The cows are always bigger and scarier when they’re standing three feet away

DL: The first and last stories in this collection are about the same character, a man named Vincent who, in both stories, is trying to stay clean while he’s farm sitting for a friend. In both stories, Vincent has a lot of bad luck aside from constantly chasing lost cattle. Have you ever tried to herd cattle and will we see more stories about Vincent?

KL: Vincent is a man near and dear to me. I've been living with this guy for several years now, and I talk to him as if he were standing here next to me right now. He's horrible at rallying cattle. But he's got a good heart and wants the best for his family. Like him, I'm not so great at herding cattle either. The cows are always bigger and scarier when they're standing three feet away. I imagine Vincent will stay with me for a while. Plus, I'd like to see what he might be like if he reconnects with his family. Also, I wouldn't mind finding out what his family was like prior to his addictions taking hold and not letting go.

DL: I know you don’t have any cattle yourself, but you describe your home as a hobby farm. What do you raise there?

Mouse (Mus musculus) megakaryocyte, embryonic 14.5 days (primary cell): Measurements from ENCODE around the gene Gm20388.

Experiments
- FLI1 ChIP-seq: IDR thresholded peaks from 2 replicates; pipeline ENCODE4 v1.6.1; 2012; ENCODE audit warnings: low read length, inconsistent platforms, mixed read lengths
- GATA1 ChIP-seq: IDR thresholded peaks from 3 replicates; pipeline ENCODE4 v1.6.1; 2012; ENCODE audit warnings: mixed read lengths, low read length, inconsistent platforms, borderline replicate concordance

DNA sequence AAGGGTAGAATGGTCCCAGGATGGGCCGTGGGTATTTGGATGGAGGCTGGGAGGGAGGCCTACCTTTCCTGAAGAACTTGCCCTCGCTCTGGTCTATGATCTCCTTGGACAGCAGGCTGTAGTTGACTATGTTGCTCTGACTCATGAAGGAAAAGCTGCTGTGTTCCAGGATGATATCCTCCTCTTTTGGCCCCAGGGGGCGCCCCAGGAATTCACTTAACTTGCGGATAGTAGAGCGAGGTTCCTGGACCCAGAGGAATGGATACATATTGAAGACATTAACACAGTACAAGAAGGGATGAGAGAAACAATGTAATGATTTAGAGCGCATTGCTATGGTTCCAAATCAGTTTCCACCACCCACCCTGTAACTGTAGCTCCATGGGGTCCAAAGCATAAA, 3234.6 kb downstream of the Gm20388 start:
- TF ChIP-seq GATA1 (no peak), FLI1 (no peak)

KL: One dog, one cat (recently adopted), several chickens, loads of stuffed animals, and lots of kids, my own and whoever else’s are around. I think the kids like me because I play Settlers of Catan and buy fancy chips and queso dip.

DL: You and I met while we were both students in the Bennington Writing Seminars. The program’s motto is, “Read 100 books. Write one.”  What are some of the most memorable books that you read while writing the stories that make up, We Could’ve Been Happy Here? What writers do you think have influenced your own work?

KL: Instead of listing titles, let me list a few authors: Elizabeth McCracken, Brad Watson, Chris Offutt, Mary Miller, Ron Rash, Charles D'Ambrosio, Jane Smiley. Also, my teachers and their work: David Gates, Bret Anthony Johnston, Amy Hempel, and Wesley Brown.

DL: You teach college level courses, including creative writing. What’s the best advice you give to your writing students?

KL: I like to borrow advice from Anne Lamott and Cheryl Strayed: pay attention and write like a motherfucker.

Keith Lesmeister is the author of We Could’ve Been Happy Here (MG Press). His fiction has appeared in American Short Fiction, Gettysburg Review, Harpur Palate, Meridian, Redivider, Slice Magazine, and many others. His nonfiction has appeared in River Teeth, The Good Men Project, Tin House Open Bar, Water~Stone Review, and elsewhere. He received his M.F.A. from the Bennington Writing Seminars. He currently teaches at Northeast Iowa Community College.

Denton Loving is the author of the poetry collection Crimes Against Birds (Main Street Rag, 2015) and editor of Seeking Its Own Level, an anthology of writings about water (MotesBooks, 2014).  His fiction, poetry, essays and reviews have recently appeared in River Styx, The Southeast Review and The Chattahoochee Review. Follow him on twitter @DentonLoving.